Think what you will of him, internet celebrity-turned-pop phenomenon Shawn Mendes is a force of nature. After a few years of selling out stadiums, churning out hit after hit, and quickly climbing to the tops of charts, Mendes clearly feels he’s ready to take a step back and show us that he’s ready to come into his own. His fourth album, Wonder (★★☆☆☆) is designed to be his big coming-of-age moment.
It’s not. What is meant to be the 22-year-old Canadian’s step into creative maturity feels like somewhat of a mess. Mendes appears to be going for a more relaxed vibe on most of the album’s tracks, but he rarely bothers to do much to make them interesting. What we’re left with is a collection of songs that might be fine as filler on someone’s chill vibes playlist, but taken together are so chill they’re best described as sleepy.
Even standout tracks like “Always Been You” fail to land where they’re supposed to. It’s set up as one of the album’s showstopper anthems, but it feels unfinished, with dramatic bursts of synths and drums in between Mendes intoning “It’s always been you” in a breathy tone that sounds like he just ran a marathon. (The song also does no justice to his vocal range.) A handful of interesting moments feel promising. “305” is a cheerful bit of singer-songwriter filler, inoffensive yet enjoyable. “Piece of You” has elements of a memorable track, with a dark, prowling beat that might indicate a strong future direction.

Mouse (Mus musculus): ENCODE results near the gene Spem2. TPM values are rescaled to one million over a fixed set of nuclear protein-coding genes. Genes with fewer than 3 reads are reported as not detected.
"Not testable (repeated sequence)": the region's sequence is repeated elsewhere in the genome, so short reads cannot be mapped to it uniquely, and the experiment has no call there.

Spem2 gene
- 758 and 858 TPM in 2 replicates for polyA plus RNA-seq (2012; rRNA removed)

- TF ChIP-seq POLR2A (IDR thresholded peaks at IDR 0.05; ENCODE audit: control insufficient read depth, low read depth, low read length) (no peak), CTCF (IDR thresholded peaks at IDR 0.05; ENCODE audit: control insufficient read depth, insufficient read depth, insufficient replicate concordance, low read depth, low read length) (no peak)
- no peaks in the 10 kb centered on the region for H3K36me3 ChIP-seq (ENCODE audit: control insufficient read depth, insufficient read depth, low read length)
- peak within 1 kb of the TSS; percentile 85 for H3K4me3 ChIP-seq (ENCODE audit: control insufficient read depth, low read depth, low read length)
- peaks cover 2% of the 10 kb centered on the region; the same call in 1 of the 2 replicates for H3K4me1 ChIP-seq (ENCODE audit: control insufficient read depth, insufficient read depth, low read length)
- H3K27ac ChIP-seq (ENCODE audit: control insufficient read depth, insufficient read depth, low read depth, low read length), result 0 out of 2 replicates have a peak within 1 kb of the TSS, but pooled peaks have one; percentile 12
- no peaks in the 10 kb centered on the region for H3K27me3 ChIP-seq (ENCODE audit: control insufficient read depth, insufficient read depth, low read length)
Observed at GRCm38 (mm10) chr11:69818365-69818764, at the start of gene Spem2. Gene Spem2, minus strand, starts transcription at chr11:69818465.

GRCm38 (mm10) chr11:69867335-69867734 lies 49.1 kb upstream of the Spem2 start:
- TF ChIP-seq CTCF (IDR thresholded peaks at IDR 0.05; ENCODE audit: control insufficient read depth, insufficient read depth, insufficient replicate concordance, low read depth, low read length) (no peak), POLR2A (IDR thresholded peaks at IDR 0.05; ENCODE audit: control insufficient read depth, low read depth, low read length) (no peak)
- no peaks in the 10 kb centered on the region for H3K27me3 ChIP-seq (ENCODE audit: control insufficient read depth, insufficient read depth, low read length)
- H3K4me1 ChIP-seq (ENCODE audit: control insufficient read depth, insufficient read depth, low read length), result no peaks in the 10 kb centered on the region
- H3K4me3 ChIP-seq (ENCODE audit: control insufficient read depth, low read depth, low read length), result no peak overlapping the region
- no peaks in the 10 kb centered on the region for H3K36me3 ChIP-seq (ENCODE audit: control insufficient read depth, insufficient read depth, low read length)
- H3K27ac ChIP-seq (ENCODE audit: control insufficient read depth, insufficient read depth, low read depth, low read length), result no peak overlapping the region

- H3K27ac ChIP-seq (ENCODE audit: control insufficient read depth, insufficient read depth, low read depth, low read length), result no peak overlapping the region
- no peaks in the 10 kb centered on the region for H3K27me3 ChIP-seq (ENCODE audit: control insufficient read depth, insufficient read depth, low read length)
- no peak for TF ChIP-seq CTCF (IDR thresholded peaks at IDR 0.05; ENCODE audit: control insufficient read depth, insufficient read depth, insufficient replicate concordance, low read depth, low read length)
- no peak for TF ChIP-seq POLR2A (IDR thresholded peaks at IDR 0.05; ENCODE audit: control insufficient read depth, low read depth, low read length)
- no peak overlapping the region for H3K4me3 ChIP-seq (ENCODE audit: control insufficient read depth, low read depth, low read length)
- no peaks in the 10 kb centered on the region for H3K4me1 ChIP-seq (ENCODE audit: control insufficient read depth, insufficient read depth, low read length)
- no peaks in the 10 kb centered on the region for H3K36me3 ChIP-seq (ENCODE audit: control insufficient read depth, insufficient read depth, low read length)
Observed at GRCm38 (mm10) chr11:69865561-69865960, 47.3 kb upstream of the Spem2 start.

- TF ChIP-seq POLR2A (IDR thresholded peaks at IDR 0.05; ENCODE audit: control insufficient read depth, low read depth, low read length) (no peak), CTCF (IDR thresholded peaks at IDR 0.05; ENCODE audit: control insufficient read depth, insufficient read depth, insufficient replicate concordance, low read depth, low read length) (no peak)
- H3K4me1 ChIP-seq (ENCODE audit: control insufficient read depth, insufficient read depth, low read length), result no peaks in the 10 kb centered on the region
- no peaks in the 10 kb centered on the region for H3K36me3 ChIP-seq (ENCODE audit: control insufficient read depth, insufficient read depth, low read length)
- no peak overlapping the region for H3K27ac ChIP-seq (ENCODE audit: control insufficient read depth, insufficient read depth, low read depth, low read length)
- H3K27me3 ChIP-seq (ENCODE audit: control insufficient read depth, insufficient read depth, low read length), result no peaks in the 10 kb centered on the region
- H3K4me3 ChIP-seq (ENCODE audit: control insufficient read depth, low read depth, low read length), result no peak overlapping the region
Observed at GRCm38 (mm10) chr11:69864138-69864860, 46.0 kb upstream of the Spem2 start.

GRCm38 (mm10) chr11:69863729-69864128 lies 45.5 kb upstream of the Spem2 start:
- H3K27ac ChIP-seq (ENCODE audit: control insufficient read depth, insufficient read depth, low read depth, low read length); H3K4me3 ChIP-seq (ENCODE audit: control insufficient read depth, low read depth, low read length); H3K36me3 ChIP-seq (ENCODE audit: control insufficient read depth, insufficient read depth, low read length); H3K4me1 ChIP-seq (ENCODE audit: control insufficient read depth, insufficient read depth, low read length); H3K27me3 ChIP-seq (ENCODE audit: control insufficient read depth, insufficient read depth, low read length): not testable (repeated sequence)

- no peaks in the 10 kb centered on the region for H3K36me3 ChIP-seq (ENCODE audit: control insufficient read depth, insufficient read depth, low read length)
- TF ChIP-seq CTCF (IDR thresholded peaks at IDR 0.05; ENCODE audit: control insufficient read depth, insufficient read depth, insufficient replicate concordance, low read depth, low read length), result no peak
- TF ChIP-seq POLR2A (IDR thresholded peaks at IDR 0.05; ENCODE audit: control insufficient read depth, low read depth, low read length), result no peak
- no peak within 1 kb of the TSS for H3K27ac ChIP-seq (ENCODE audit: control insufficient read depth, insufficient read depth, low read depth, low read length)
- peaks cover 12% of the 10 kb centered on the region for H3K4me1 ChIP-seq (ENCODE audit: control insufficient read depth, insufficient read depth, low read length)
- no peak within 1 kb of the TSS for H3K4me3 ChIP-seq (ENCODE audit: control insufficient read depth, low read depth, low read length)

Broadly speaking, Mendes succeeds in his attempt at turning out a more holistic and creative album that doesn’t hinge on a couple of singles, but for an album set up to be introspective, it remains staunchly in the shallow end of the pool. “Monster,” an attempt at R&B with Justin Bieber, is the worst offender. At least on paper, Bieber wasn’t the worst choice for a collaboration, but the pretense at vulnerability and self-awareness falls flat in the worst way by coming off obtuse, and even a little bratty.
Mendes has made no secret that the entire album was inspired by his current girlfriend, Camila Cabello, herself an acclaimed singer. Knowing Wonder was dedicated to one person, in particular, adds little to the results, since the tracks are so up-front in taking us through the early phases of a young relationship and the feelings of insecurity, self-discovery, and fulfillment that often come along with it.
A large part of what makes Wonder a frustrating listen is that Mendes so clearly wants to convey an abundance of emotions, presenting an image of the person he feels he’s grown into, but he doesn’t seem to have a clear idea of who exactly that person is. It succeeds to some extent in conveying a sense of the singer having woken up and seeing his whole life ahead of him, but fails to go much farther than that.
As a coming-of-age album, Wonder feels premature. It’s held back by its failure to present the kind of depth it so clearly wants to achieve. And yet, it shows us glimmers of a potential creative breakthrough still to come.
Wonder is available to stream on Spotify and Apple Music.
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